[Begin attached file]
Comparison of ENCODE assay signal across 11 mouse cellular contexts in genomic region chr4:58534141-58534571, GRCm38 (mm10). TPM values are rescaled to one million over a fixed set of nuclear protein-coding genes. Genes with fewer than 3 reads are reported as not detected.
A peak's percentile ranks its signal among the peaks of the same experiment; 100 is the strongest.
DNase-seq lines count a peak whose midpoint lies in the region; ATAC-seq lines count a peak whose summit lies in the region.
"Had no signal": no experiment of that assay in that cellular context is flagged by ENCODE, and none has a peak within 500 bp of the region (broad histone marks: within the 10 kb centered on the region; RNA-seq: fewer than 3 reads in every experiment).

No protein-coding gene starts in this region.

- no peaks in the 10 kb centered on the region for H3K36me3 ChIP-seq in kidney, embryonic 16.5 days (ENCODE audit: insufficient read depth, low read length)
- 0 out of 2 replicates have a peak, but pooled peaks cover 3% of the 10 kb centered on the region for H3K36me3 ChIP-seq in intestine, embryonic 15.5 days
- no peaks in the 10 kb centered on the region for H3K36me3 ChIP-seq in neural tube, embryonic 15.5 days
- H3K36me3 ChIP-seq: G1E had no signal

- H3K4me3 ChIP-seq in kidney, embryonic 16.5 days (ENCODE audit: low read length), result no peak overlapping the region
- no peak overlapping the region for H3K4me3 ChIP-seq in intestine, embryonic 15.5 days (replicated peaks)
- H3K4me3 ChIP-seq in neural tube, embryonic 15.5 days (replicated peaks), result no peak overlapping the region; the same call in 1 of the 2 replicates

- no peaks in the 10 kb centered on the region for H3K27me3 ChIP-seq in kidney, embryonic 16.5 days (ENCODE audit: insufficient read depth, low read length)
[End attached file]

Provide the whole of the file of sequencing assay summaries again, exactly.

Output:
Comparison of ENCODE assay signal across 11 mouse cellular contexts in genomic region chr4:58534141-58534571, GRCm38 (mm10). TPM values are rescaled to one million over a fixed set of nuclear protein-coding genes. Genes with fewer than 3 reads are reported as not detected.
A peak's percentile ranks its signal among the peaks of the same experiment; 100 is the strongest.
DNase-seq lines count a peak whose midpoint lies in the region; ATAC-seq lines count a peak whose summit lies in the region.
"Had no signal": no experiment of that assay in that cellular context is flagged by ENCODE, and none has a peak within 500 bp of the region (broad histone marks: within the 10 kb centered on the region; RNA-seq: fewer than 3 reads in every experiment).

No protein-coding gene starts in this region.

- no peaks in the 10 kb centered on the region for H3K36me3 ChIP-seq in kidney, embryonic 16.5 days (ENCODE audit: insufficient read depth, low read length)
- 0 out of 2 replicates have a peak, but pooled peaks cover 3% of the 10 kb centered on the region for H3K36me3 ChIP-seq in intestine, embryonic 15.5 days
- no peaks in the 10 kb centered on the region for H3K36me3 ChIP-seq in neural tube, embryonic 15.5 days
- H3K36me3 ChIP-seq: G1E had no signal

- H3K4me3 ChIP-seq in kidney, embryonic 16.5 days (ENCODE audit: low read length), result no peak overlapping the region
- no peak overlapping the region for H3K4me3 ChIP-seq in intestine, embryonic 15.5 days (replicated peaks)
- H3K4me3 ChIP-seq in neural tube, embryonic 15.5 days (replicated peaks), result no peak overlapping the region; the same call in 1 of the 2 replicates

- no peaks in the 10 kb centered on the region for H3K27me3 ChIP-seq in kidney, embryonic 16.5 days (ENCODE audit: insufficient read depth, low read length)